Unicode Strings Across ROS 1 Bridge

Since ROS 1 and 2 both allow string to be UTF-8, the ROS 1 bridge will pass values unmodified between them. If a message with a string field fails to serialize because the content is not legal UTF-8 then the default behavior will be to drop the entire message. Other strategies like replacing invalid bytes could unintentionally change the meaning, so they will be opt-in if available at all.

Note: Bridging wstring fields is not yet implemented. See ros2/ros1_bridge#203.

If a ROS 2 message has a field of type wstring then the bridge will attempt to convert it from UTF-16 to UTF-8. The resulting UTF-8 encoded string will be published as a string type. If the conversion fails then the bridge will by default not publish the message.

Size of a Wide String

Both UTF-8 and UTF-16 are variable width encodings. To minimize the amount of memory used, the string and wstring types are to be stored in client libraries according to the smallest possible code point. This means string must be specified as a sequence of bytes, and wstring is to be specified as a sequence of words.

Some DDS implementations currently use 32bit types to store wide strings values. This may be due to DDS-XTYPES 1.1 section 7.3.1.5 specifying wchar as a 32bit value. However this changes in DDS-XTYPES 1.2 section 7.3.1.4 to be a 16bit value. It is expected that most DDS implementations will switch to 16bit character storage in the future. ROS 2 will aim to be compatible with DDS-XTYPES 1.2 and use 16bit storage for wide characters. Generated code for ROS 2 messages will automatically handle the conversion when a message is serialized or deserialized.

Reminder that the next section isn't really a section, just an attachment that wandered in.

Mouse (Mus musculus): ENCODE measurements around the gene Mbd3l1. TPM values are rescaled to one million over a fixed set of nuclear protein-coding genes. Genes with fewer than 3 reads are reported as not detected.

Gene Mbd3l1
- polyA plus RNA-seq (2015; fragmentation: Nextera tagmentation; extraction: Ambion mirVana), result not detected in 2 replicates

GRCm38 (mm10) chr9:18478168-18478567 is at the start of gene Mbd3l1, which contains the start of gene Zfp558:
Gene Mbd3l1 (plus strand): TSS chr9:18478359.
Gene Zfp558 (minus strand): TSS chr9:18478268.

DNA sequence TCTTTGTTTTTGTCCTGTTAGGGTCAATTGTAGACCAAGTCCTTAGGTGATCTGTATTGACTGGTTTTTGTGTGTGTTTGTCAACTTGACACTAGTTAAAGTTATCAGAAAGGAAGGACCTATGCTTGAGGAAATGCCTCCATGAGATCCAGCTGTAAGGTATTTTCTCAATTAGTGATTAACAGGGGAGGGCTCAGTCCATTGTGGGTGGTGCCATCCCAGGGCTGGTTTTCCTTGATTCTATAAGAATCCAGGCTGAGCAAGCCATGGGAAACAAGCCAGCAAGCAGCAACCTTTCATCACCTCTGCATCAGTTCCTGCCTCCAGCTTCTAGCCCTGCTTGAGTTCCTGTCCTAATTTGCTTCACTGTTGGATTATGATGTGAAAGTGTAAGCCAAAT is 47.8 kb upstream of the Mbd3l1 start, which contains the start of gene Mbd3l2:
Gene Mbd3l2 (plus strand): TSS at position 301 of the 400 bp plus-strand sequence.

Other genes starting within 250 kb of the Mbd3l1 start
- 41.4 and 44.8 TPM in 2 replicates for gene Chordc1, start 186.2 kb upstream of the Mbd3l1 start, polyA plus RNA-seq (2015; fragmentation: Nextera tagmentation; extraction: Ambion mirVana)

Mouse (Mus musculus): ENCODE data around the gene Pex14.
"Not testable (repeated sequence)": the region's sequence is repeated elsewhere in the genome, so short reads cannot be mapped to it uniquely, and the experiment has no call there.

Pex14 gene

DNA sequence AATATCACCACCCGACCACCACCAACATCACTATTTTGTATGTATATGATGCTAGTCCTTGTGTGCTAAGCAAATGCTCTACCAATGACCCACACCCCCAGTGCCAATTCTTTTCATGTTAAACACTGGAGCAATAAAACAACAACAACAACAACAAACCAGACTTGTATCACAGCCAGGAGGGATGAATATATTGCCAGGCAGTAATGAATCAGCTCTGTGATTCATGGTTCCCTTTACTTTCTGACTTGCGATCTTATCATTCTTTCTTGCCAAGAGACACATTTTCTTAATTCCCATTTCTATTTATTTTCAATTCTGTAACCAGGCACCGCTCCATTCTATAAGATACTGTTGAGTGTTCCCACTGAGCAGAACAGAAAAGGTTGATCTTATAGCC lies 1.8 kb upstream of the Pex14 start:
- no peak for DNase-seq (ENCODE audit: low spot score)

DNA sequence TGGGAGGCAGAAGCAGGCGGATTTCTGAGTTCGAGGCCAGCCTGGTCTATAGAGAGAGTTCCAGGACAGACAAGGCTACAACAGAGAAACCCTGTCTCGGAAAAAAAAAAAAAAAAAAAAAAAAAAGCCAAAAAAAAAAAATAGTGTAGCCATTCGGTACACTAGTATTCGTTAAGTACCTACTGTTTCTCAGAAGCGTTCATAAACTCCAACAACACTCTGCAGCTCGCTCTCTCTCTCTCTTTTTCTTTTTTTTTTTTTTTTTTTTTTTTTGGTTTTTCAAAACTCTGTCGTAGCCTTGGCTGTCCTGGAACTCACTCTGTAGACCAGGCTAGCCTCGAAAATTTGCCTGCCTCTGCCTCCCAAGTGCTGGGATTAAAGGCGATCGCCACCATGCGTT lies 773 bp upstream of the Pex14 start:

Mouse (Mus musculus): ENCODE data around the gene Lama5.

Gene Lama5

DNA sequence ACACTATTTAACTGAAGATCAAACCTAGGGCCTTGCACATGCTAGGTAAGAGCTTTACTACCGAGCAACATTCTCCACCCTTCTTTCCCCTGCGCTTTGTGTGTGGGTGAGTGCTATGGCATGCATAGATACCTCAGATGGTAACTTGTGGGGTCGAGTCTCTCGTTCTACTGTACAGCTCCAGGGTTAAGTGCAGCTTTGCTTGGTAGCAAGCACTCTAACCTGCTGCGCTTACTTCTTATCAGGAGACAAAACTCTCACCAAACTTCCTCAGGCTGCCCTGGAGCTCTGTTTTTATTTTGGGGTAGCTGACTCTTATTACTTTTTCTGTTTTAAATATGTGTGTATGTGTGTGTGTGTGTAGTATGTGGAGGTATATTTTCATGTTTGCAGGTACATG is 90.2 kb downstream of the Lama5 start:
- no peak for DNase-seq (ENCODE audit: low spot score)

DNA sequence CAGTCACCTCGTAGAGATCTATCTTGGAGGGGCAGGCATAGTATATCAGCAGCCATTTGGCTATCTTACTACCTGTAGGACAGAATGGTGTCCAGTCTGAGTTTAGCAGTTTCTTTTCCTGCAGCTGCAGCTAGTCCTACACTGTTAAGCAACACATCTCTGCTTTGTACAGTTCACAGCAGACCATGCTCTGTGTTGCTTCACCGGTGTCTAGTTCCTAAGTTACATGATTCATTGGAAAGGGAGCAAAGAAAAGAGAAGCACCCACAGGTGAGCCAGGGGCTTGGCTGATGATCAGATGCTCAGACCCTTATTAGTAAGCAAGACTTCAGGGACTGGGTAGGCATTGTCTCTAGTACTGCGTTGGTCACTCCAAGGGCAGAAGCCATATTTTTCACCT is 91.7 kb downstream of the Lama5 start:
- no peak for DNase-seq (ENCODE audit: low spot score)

Bounded wide strings

Message definitions may restrict the maximum size of a string. These are referred to as bounded strings. Their purpose is to restrict the amount of memory used, so the bounds must be specified as units of memory. If a string field is bounded then the size is given in bytes. Similarly the size of a bounded wstring is to be specified in words. It is the responsibility of whoever populates a bounded string or wstring to make sure it contains whole code points only. Partial code points are indistinuguishable from invalid code points, so a bounded string whose last code point is incomplete is not guaranteed to be published.

Runtime impact of wide string